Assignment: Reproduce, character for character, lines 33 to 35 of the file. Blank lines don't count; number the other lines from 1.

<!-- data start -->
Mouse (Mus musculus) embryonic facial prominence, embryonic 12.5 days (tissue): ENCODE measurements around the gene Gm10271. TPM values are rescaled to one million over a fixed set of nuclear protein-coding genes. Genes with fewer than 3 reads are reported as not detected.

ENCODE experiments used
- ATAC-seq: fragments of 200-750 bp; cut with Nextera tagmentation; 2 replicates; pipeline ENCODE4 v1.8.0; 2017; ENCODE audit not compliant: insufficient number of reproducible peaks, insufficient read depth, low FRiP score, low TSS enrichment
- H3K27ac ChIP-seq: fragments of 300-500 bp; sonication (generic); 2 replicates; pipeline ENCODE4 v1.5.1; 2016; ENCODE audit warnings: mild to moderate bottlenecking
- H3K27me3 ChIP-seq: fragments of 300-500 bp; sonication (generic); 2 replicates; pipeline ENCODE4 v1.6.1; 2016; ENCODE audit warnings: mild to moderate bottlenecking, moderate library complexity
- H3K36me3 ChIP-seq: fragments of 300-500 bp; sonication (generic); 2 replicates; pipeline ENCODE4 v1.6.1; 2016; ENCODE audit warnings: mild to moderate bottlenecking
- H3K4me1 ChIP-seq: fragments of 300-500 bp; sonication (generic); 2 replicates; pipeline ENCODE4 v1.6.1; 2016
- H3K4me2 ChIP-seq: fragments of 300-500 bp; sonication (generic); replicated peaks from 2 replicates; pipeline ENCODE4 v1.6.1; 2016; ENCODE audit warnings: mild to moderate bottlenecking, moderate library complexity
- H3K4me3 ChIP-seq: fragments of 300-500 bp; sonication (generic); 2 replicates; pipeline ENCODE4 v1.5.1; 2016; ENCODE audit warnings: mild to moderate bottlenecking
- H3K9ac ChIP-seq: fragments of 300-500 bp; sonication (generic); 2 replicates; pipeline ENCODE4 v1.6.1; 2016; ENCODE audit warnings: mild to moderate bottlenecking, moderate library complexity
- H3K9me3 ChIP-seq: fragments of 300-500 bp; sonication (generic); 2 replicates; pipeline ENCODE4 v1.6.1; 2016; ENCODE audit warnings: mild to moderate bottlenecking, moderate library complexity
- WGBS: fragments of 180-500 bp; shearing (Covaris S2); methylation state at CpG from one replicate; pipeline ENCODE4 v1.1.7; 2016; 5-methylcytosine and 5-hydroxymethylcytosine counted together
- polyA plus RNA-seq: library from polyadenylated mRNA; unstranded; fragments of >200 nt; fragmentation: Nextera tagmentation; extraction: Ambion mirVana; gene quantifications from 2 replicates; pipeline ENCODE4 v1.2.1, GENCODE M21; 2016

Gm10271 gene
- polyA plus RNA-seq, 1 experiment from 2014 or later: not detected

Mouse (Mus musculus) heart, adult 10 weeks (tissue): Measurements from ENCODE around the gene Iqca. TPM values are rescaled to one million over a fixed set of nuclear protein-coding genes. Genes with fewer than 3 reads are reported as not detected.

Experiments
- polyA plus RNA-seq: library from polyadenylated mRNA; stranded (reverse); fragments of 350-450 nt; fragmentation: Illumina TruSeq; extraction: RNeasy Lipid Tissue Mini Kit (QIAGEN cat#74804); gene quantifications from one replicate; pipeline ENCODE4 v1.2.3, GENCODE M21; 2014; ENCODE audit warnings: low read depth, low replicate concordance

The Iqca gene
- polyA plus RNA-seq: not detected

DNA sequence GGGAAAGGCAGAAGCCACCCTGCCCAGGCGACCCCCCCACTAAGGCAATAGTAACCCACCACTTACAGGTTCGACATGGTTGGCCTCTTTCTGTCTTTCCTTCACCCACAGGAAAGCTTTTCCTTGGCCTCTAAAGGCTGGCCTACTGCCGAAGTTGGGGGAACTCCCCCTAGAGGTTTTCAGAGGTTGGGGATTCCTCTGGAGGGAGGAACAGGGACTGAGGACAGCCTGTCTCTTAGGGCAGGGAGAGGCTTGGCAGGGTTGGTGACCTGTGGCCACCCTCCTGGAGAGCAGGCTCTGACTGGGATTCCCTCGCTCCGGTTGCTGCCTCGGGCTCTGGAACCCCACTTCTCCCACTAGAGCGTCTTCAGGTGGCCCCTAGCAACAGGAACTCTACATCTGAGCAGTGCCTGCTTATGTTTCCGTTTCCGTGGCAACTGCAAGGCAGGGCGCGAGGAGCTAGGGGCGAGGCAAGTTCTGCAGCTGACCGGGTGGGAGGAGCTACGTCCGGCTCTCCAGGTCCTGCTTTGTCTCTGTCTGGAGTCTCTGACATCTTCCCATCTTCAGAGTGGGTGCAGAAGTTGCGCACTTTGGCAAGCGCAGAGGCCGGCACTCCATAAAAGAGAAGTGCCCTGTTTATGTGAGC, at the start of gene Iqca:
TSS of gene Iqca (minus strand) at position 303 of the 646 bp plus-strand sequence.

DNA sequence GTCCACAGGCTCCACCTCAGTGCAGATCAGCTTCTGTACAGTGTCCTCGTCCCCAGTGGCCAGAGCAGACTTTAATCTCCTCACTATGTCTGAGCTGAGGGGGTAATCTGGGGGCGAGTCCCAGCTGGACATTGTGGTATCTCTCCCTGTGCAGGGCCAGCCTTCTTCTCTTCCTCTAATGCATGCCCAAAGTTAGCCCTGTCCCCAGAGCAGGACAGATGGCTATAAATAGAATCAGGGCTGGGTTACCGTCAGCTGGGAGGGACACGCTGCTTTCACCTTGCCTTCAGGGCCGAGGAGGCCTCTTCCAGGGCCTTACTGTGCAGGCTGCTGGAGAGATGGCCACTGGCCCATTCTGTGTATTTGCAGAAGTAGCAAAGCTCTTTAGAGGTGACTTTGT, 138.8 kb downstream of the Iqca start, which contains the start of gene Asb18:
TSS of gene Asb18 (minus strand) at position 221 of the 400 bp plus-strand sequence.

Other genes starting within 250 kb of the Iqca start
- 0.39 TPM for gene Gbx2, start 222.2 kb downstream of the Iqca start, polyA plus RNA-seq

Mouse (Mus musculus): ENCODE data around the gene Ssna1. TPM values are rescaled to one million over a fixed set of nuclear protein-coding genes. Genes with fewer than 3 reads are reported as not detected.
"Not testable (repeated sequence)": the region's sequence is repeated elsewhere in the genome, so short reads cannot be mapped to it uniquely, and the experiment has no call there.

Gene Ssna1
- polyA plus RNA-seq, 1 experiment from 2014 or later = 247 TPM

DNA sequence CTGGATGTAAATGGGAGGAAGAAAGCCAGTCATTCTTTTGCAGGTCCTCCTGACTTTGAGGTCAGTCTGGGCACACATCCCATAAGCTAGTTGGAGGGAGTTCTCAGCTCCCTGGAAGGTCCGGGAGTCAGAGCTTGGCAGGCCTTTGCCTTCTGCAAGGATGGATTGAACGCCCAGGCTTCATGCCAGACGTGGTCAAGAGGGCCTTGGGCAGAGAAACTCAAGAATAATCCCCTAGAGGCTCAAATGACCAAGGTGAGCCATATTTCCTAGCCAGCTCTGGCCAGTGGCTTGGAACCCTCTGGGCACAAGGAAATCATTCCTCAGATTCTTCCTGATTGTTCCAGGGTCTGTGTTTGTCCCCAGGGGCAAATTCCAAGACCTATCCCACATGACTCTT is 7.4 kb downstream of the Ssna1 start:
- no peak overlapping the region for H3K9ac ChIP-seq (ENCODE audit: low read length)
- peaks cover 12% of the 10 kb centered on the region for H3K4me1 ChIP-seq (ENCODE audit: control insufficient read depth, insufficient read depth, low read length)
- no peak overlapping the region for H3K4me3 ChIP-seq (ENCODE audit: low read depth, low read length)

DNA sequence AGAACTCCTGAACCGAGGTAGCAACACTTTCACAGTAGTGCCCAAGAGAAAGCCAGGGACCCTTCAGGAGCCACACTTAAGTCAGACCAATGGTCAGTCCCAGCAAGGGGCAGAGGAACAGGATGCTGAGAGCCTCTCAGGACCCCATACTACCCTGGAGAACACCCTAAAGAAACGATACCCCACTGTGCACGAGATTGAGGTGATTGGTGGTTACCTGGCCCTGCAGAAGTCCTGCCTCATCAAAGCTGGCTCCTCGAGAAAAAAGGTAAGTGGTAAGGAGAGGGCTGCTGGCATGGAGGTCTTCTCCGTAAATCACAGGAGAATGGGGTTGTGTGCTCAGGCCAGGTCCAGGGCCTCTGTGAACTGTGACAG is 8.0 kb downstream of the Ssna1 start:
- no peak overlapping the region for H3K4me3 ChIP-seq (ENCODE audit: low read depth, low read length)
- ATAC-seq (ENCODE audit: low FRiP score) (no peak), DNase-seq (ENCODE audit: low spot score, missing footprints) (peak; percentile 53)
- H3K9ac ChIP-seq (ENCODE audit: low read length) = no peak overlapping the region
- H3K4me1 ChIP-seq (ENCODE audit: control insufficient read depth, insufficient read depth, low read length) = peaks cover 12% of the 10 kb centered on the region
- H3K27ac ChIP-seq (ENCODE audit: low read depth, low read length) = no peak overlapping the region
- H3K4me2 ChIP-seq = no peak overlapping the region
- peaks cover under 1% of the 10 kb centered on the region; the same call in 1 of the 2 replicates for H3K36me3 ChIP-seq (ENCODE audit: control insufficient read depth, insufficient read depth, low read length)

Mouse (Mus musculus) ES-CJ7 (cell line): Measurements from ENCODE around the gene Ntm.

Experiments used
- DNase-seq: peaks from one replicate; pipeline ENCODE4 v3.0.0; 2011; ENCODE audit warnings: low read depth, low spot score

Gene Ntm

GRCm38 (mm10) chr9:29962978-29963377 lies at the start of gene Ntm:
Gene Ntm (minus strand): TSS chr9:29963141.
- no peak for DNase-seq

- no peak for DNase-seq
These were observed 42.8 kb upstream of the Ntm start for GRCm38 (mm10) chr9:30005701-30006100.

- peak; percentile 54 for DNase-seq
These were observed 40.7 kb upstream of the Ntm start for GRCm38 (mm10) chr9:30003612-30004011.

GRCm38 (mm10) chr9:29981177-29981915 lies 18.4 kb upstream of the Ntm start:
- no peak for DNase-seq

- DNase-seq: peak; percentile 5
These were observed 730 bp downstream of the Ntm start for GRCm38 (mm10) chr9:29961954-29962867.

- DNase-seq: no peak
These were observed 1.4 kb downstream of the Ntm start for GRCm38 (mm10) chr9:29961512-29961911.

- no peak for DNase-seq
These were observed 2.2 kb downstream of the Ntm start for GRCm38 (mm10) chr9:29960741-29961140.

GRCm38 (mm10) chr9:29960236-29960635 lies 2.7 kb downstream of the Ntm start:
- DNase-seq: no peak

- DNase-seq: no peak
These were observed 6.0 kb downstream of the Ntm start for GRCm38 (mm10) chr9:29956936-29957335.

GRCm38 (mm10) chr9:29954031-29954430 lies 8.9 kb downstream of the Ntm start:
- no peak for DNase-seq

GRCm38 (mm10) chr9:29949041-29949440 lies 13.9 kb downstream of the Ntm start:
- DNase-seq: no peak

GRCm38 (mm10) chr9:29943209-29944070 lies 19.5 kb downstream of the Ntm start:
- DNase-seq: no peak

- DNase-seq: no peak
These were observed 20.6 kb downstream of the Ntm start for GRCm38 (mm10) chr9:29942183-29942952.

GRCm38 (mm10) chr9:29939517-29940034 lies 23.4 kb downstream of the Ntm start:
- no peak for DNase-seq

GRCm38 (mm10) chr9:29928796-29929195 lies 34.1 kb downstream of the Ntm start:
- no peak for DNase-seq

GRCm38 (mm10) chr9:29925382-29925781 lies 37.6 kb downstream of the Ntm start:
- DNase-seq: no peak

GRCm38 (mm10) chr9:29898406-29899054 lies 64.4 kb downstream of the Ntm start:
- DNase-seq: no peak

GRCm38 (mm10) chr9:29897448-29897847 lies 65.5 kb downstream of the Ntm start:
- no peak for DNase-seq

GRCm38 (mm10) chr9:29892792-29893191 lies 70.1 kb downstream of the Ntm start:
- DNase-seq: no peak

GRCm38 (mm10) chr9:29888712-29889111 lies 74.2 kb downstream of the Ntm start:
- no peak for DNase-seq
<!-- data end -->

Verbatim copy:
- peaks cover 12% of the 10 kb centered on the region for H3K4me1 ChIP-seq (ENCODE audit: control insufficient read depth, insufficient read depth, low read length)
- no peak overlapping the region for H3K4me3 ChIP-seq (ENCODE audit: low read depth, low read length)

DNA sequence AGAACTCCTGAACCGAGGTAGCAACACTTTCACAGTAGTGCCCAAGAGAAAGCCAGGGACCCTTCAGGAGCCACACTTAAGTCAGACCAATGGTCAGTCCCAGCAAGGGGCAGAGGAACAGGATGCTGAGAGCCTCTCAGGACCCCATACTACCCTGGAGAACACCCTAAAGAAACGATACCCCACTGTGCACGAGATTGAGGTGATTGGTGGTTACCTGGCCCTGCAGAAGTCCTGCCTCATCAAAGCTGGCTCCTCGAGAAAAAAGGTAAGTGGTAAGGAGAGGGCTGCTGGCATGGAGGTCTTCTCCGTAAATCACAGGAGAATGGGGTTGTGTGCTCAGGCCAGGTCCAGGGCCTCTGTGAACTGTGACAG is 8.0 kb downstream of the Ssna1 start: